In his Standard Online column, comedian Larry Miller offers a remembrance of his Tonight Show appearance when his missing suit pants arrived as the curtain parted for him: “Johnny.” Best of all, Miller captures Carson’s distinctive attributes as an entertainer in two paragraphs at the beginning and the end of his piece. First this:
Well, I loved the guy, and I mean, first, as a fan. I feel sorry for the younger folks who never saw him, who too often have to absorb their entertainment today in cynical bites, and think humor means anger and audacity and graphic descriptions of this and that. They will never know what it means when you take talent and hard work and mix it with grace, joy, class, respect, and forbearance.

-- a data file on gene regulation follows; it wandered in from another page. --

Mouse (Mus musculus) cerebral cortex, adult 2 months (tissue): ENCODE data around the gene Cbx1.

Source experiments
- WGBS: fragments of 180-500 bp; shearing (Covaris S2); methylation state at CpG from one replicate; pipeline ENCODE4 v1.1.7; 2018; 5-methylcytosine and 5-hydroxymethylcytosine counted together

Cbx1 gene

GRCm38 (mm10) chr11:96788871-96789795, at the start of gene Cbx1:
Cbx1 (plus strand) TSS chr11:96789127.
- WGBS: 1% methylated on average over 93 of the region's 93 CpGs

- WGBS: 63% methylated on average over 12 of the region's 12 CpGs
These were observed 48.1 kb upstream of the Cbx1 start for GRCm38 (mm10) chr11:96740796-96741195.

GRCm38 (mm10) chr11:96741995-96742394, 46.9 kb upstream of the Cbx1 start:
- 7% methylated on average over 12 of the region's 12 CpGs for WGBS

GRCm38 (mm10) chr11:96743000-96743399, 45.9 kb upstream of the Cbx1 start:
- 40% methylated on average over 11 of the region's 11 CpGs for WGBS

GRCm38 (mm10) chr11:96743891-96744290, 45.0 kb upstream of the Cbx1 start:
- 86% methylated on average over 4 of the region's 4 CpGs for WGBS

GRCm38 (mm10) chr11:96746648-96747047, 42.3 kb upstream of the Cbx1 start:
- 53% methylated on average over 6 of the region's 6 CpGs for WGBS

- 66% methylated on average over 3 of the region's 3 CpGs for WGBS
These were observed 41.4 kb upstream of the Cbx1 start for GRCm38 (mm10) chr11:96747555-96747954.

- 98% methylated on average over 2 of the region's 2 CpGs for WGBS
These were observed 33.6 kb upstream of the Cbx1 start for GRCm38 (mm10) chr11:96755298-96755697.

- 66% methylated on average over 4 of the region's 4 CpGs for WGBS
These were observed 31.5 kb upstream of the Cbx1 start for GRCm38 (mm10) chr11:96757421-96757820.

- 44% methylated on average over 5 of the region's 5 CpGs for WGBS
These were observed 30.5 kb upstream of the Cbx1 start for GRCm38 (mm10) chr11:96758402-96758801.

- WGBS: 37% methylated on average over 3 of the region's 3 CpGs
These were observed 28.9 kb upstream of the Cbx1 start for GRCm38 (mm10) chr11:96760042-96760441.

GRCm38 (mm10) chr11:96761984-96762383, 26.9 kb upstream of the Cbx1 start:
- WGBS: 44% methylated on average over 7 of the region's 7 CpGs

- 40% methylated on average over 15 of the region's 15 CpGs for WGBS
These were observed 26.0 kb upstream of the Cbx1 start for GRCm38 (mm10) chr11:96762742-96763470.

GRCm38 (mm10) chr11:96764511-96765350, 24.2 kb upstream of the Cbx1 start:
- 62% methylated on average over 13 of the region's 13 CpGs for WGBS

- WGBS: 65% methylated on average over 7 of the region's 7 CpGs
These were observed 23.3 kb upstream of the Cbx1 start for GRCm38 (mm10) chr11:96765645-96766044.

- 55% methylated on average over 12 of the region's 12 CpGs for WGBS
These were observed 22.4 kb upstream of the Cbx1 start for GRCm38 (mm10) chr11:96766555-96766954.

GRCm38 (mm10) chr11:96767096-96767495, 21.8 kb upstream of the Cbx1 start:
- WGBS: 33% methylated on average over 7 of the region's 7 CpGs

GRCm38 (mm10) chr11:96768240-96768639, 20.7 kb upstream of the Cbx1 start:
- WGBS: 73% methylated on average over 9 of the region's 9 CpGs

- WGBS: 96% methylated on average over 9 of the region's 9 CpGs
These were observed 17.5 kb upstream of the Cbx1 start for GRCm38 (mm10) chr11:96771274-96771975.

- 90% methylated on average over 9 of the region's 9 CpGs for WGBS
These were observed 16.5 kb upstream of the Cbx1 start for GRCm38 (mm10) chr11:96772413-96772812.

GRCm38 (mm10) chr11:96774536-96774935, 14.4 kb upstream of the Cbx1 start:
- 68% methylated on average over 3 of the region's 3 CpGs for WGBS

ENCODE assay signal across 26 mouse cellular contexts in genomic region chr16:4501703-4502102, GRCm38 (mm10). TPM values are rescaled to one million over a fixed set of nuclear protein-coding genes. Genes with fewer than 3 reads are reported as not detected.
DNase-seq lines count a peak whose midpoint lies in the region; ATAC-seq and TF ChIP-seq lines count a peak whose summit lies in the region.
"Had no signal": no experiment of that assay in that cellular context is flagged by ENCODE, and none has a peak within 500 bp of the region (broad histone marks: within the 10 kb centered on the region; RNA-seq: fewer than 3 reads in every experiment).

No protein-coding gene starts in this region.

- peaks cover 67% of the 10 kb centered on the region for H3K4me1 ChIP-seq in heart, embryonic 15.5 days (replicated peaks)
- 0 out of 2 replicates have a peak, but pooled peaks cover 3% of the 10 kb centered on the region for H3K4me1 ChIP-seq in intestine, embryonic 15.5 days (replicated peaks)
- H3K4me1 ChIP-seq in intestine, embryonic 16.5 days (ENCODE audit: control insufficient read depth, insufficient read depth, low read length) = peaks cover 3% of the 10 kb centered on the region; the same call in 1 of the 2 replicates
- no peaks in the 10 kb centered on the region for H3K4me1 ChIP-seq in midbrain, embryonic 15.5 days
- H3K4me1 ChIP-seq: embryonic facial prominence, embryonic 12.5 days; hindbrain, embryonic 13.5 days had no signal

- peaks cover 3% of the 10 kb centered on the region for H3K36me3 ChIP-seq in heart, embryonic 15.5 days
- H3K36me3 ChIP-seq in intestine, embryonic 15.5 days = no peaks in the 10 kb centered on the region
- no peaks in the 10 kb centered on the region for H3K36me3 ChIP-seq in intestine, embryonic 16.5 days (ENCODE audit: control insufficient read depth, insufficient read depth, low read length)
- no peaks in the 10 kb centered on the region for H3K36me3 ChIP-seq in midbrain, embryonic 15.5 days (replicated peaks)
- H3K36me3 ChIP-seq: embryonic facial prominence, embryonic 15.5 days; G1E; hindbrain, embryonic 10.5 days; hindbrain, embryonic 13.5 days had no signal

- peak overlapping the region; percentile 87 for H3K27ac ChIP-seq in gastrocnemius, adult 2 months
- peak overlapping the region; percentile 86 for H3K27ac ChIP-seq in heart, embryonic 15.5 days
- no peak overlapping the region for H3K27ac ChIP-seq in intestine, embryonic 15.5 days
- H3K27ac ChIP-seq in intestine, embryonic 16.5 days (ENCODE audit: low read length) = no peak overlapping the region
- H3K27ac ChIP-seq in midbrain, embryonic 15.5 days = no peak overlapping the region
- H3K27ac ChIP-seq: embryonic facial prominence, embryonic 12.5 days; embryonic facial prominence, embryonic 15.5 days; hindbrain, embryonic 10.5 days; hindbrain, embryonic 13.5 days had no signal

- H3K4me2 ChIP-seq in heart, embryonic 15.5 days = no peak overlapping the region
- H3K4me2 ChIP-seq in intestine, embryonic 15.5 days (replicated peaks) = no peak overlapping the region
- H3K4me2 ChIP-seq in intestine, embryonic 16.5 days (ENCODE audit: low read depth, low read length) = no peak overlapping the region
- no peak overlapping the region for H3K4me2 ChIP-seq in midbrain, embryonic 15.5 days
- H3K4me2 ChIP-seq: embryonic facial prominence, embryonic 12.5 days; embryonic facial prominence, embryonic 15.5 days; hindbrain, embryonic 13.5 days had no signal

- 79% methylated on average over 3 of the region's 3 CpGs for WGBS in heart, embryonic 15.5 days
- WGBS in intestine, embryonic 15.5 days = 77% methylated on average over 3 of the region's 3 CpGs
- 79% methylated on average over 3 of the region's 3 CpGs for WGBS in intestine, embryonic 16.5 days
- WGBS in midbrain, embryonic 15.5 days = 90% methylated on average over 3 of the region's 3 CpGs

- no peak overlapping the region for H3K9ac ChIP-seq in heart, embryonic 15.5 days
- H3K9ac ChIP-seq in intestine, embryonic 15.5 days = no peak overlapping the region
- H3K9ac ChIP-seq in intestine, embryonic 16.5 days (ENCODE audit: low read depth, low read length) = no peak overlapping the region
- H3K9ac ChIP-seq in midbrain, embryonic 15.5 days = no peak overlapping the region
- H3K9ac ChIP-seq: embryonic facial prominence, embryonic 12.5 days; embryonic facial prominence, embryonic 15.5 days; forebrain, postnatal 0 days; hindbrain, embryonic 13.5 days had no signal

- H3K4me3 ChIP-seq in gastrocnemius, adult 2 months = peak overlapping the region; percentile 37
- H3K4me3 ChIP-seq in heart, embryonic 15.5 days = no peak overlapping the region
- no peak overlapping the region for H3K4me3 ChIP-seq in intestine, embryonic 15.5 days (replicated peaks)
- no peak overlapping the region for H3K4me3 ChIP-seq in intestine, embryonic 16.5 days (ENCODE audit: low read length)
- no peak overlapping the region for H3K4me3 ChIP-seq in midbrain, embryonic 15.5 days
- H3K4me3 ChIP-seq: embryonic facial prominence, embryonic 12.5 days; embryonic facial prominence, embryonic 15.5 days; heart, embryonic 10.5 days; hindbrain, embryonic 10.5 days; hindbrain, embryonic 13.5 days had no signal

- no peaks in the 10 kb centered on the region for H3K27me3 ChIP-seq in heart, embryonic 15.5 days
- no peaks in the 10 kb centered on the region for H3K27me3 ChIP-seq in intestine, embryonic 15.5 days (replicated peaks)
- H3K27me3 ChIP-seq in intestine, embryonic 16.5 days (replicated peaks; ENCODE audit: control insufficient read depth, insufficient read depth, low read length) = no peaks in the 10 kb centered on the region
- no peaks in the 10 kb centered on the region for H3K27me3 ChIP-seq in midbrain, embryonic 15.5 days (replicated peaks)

You all know how good Carson was. In an era that seems to grow coarser each day, he radiated manners and virtue. Everyone used to say that Walter Cronkite was the most trusted man in America when he was on, but I think it just might have been Johnny Carson. I know who I’d trust more, and I sure know who was funnier.
In between these two paragraphs Miller tells a helluva story.